A grin broke out across da Colma’s handsome face. “Then let us prepare to enjoy the baths.” They went into separate dressing rooms and shed their clothes. They came out at the same time, wearing nothing, and Granger could not stop himself from admiring da Colma’s handsome form. He was short, which tended to diminish him, but his muscular chest and torso, along with his bulging calves, made him quite the imposing figure. Granger hurriedly got into the big pool before he got an erection. The pool was quite warm, intoxicatingly so.

A waiter brought them a glass of some sort of fruit flavored concoction that tasted like it had a sizeable amount of rum mixed in. “This drink is marvelously cool,” Granger observed.

“It is not as cool as you may think, because you are drinking it in a warm pool, but it is significantly chilled. The fruit and rum are mixed together, and then allowed to chill overnight here in the cave.”

Granger and da Colma drank a number of these rum drinks in quick succession, so quickly that Granger realized he was quite intoxicated only when it was too late. Da Colma appeared to be just as drunk, if not more so. They splashed about in the water, joking, and then they would be serious, and discuss the affairs of the world with a sober tenor, only to turn around and splash and carouse. Granger was surprised at how relaxed he was around da Colma, and how that would have worried him if the Portuguese Colonel weren’t just as relaxed.

“Let me show you this part,” da Colma said, and led Granger off into one of the caves. It was simply a smaller pool connected to the larger pool, with a cave that echoed when they talked, making them laugh. Da Colma led Granger to a cave further back, and stopped Granger short of the entrance. “Look quietly,” he whispered.

Granger moved forward and peeked around the rock to see three beautiful women lounging on the side of the pool. They were completely nude, and all but begging to be fucked. Granger felt da Colma move up behind him, felt his chest press against Granger’s back. “Let me move so you can see better,” Granger said, and slid down into the water a bit.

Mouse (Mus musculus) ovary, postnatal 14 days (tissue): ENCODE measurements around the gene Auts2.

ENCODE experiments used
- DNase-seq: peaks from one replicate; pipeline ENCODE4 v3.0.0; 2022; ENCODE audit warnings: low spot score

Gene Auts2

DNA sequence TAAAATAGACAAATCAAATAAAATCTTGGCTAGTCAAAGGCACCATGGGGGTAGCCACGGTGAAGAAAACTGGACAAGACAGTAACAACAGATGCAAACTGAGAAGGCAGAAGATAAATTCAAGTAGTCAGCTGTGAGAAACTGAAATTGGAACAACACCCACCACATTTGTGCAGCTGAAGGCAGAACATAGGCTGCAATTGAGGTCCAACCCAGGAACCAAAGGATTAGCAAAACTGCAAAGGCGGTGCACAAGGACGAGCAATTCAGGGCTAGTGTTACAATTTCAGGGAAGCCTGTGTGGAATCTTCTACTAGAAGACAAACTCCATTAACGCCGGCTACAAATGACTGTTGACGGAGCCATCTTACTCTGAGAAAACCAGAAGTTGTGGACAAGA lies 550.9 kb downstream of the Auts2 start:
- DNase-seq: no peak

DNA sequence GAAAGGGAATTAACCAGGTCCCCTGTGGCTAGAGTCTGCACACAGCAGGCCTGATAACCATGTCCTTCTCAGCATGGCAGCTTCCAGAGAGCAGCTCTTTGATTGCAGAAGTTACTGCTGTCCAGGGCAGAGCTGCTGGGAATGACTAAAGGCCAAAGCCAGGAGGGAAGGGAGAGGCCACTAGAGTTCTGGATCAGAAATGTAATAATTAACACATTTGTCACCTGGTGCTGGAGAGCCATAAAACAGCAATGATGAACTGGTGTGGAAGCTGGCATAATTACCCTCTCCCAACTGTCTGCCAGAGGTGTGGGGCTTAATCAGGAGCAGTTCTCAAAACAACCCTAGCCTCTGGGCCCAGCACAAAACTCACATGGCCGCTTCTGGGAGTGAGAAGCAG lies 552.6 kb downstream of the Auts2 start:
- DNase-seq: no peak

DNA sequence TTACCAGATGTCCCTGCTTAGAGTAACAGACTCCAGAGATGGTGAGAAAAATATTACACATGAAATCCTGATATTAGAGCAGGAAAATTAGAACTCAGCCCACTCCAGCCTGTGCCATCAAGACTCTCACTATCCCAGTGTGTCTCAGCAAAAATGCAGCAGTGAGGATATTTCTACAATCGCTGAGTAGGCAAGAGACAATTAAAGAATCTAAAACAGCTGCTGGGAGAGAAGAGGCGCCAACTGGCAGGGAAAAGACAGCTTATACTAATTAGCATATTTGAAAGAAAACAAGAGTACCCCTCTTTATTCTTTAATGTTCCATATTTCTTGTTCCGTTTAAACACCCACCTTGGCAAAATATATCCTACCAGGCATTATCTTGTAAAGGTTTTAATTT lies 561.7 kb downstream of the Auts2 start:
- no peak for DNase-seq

“Which one do you think is the most beautiful?” da Colma asked with lust dripping out of his mouth.

Granger moved lower still, until he felt da Colma’s hard cock bump against his taint. Da Colma pulled back instinctively, and Granger moved up slightly. When da Colma moved forward again, Granger lowered himself down again, and this time da Colma left his cock there, lodged against the back of Granger’s balls. “I’m not sure,” Granger said. He felt da Colma begin to move back and forth slightly, rubbing his dickhead against Granger’s taint. “Which one do you fancy?”

“The one in front of me, perhaps,” da Colma said. He pushed forward with more purpose, and Granger adjusted his body to take da Colma’s cock up his hole. He reached around and grabbed the head of da Colma’s dick and lined it up, then pushed back into da Colma as da Colma pushed forward. Granger felt that familiar, wonderful feeling of being filled up by another man, and then he let his body take over, not a tough thing to do as intoxicated as he was. “Oh yes,” da Colma panted. “Oh yes! This is wonderful!”